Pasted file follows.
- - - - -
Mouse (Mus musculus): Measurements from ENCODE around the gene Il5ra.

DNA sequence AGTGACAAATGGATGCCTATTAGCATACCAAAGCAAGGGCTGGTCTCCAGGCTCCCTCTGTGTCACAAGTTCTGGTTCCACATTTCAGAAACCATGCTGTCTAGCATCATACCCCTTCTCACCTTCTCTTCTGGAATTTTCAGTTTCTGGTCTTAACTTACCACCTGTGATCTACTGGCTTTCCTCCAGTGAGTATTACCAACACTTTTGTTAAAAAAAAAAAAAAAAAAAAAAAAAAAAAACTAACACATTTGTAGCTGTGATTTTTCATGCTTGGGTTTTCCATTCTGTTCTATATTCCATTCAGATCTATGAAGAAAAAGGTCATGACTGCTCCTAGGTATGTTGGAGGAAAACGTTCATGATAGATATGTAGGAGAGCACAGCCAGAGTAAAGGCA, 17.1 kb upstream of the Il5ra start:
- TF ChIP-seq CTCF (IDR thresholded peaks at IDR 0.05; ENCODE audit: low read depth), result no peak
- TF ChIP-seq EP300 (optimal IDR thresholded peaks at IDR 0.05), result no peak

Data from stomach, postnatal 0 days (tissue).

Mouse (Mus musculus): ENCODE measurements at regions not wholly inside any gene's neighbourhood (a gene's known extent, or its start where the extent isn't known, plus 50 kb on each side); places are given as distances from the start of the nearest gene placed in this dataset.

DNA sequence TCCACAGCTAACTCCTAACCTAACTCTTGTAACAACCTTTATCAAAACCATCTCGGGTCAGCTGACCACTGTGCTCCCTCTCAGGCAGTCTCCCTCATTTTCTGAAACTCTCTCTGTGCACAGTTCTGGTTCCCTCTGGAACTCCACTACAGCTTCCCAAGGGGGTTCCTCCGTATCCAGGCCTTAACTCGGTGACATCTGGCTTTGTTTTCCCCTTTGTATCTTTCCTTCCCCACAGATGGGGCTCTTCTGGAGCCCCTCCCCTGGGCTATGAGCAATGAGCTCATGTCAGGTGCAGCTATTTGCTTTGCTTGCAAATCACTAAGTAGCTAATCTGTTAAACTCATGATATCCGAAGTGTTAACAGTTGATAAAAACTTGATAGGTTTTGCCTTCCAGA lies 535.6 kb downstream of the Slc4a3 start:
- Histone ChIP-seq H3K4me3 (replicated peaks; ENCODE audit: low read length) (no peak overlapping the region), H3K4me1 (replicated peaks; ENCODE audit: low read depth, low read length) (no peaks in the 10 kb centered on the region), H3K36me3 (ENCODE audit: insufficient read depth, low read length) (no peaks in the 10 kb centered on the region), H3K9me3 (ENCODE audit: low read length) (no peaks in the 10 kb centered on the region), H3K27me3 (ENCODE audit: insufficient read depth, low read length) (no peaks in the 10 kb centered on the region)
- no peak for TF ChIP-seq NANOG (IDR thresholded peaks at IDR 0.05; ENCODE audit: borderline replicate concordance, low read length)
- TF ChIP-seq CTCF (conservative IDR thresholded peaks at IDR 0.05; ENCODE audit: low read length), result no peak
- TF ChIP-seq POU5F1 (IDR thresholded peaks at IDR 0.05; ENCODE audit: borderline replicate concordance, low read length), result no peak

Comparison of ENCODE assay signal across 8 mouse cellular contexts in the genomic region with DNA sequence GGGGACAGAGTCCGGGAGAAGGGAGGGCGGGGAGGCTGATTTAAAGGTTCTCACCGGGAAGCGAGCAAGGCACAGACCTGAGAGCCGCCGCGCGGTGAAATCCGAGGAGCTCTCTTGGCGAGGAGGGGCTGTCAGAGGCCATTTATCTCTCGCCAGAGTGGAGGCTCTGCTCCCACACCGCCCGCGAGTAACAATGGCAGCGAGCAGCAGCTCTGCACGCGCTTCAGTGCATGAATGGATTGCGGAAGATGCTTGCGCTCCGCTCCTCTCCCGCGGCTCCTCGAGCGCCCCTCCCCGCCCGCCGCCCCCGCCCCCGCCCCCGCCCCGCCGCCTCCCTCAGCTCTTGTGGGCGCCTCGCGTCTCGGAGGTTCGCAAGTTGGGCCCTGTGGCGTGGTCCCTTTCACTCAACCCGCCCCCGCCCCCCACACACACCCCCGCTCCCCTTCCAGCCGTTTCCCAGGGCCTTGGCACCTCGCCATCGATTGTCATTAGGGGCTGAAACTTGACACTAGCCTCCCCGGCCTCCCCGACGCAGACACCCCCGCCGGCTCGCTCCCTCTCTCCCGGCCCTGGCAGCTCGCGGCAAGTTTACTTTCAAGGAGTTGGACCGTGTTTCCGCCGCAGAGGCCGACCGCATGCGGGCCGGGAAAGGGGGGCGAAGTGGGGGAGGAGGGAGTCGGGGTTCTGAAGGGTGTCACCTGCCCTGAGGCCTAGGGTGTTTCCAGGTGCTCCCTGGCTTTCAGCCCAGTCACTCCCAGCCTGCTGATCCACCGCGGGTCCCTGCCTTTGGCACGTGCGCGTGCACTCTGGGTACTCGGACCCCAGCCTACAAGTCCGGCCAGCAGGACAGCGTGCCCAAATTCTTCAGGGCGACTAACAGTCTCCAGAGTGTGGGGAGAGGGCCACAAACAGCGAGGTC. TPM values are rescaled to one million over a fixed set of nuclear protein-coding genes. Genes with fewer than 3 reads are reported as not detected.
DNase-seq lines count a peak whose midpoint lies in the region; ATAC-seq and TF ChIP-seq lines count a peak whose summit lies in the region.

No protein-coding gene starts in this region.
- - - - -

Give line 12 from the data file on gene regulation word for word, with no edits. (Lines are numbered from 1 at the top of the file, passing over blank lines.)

Comparison of ENCODE assay signal across 8 mouse cellular contexts in the genomic region with DNA sequence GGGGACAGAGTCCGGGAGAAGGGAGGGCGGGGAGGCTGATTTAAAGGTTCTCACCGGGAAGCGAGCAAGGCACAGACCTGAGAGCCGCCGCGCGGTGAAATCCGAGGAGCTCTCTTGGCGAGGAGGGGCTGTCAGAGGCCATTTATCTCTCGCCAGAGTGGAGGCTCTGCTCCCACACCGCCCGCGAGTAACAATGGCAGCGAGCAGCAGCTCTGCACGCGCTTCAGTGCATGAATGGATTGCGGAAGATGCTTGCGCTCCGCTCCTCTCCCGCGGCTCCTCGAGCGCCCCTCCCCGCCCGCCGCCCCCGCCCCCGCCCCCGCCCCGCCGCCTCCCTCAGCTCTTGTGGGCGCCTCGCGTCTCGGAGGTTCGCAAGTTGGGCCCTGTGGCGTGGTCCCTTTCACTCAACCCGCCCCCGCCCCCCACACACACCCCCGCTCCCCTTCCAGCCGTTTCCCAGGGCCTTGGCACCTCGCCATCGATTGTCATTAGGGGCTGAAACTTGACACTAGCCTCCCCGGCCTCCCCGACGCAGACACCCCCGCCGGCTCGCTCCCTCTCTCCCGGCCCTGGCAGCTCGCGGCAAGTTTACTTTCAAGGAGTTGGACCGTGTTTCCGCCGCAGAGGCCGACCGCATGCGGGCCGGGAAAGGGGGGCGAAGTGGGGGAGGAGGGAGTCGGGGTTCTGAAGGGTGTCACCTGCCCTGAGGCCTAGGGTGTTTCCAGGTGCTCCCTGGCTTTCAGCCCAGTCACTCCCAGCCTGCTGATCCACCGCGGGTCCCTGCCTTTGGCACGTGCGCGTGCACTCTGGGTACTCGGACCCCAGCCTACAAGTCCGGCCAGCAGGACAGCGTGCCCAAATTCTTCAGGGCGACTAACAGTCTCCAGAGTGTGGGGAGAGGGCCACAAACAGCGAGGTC. TPM values are rescaled to one million over a fixed set of nuclear protein-coding genes. Genes with fewer than 3 reads are reported as not detected.